11868 posts in 5025 days

#2 posted 08-03-2008 05:25 PM

This was a great way to do it : ) I also would add the fingerhole as Karson mentioned .

The only issues I’ve had with wooden table inserts is seasonal swelling and shrinkage .

-- I'm absolutely positive that I couldn't be more uncertain!

View northwoodsman's profile


695 posts in 5083 days

#3 posted 08-04-2008 12:18 AM

What a coincidence. I was just out in the shop making some of these. I came in to cool off and to take a quick minute to check out LJ to see what everyone was up to this weekend and here was this project. Thanks for the photo’s Kristzian. Nice job too!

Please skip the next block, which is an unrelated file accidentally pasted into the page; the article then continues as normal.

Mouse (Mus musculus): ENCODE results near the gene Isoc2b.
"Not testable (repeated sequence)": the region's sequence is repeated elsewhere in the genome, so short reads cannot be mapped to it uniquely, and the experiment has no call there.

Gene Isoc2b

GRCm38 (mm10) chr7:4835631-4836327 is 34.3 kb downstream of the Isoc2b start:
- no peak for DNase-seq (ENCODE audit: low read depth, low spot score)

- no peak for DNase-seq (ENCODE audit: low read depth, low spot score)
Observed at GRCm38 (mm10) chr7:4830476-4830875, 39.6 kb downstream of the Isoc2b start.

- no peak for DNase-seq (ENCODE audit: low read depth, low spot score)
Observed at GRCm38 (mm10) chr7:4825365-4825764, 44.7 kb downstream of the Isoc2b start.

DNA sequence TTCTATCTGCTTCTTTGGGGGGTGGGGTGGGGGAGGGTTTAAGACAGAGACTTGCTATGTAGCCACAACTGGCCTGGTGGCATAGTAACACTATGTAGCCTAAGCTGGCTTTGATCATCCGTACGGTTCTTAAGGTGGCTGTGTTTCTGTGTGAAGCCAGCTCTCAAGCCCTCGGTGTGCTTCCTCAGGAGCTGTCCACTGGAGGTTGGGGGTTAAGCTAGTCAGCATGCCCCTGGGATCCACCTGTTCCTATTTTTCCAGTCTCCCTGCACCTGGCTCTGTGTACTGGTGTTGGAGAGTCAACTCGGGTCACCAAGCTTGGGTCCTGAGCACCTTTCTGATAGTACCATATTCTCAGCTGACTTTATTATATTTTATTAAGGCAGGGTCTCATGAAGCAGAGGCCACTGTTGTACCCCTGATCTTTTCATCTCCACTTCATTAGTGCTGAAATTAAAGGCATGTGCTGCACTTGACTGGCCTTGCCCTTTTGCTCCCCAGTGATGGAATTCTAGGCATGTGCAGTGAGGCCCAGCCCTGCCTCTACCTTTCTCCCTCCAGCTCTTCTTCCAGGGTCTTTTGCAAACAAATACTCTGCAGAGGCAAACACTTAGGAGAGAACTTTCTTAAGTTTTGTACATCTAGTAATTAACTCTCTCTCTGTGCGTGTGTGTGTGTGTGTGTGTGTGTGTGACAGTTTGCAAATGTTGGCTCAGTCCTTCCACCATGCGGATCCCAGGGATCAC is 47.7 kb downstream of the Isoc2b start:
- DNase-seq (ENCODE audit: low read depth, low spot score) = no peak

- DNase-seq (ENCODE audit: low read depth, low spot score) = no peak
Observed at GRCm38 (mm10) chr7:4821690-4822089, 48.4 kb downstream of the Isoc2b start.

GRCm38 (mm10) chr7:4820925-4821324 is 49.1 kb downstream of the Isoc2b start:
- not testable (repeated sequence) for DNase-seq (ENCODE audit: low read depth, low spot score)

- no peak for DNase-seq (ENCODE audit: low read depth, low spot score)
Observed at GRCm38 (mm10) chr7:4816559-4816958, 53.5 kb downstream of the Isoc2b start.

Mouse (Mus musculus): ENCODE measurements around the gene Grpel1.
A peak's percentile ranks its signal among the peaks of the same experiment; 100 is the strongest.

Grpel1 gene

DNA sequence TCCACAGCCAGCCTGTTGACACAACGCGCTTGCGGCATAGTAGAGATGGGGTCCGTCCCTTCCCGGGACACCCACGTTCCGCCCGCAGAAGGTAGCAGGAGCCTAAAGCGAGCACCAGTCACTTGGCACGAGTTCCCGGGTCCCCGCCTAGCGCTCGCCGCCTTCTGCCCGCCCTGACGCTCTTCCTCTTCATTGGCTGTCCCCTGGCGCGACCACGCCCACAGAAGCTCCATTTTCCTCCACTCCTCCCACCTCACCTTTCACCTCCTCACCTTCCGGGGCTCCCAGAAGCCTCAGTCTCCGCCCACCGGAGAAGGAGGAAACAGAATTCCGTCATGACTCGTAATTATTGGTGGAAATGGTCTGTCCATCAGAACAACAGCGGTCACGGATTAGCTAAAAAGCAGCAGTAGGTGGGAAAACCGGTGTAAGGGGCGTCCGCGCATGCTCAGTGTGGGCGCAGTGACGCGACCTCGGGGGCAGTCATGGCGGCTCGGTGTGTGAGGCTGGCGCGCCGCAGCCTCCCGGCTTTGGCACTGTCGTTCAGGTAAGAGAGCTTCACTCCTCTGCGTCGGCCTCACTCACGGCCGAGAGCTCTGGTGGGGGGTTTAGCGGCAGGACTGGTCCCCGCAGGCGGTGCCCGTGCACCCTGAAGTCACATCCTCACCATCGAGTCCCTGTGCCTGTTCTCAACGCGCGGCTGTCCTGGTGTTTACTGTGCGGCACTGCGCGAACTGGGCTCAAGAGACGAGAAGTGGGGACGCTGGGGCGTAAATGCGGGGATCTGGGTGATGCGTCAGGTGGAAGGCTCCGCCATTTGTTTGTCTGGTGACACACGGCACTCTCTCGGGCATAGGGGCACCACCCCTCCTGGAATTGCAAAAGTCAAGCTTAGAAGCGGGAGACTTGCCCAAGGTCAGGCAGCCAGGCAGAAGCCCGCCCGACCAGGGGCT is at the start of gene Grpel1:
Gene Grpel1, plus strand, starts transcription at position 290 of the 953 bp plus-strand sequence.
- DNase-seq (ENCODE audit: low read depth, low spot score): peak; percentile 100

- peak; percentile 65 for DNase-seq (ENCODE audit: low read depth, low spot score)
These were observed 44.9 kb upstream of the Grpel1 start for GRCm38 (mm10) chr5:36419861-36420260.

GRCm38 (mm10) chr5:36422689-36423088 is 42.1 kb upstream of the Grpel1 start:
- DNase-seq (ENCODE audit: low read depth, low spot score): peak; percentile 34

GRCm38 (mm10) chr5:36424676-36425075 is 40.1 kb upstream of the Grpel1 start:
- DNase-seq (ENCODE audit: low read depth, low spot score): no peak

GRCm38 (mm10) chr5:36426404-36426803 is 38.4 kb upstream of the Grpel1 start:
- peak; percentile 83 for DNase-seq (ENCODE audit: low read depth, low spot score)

I used 1/2” Baltic birch plywood so they won’t shrink, expand or warp. I made 6 out of a 10” x 30” piece of plywood in about 60 minutes. I was just reading an article on Friday someplace about making these. I bored a 3/4 hole for a finger pull. I made the first one using the original steel template for my Delta saw. I made the other 5 using the first wood one as the template. In the “template” I used a #8×3/4 wood screw where the finger pull would be to fasten this template to the other blanks. I then calculated where the safety guard slot would be cut on the opposite end and placed another wood screw in this “waste” are. This way the finished ones won’t have scars. I used this wood template and screws for three reasons: 1) I get nervous using a piece of steel for a template around an expensive router bit, 2) I kept re-using the 2 screws over and over instead of wasting a lot of double-sided tape (I made 6 of them), and 3) the little “knob” on the back end of the original insert was in the way.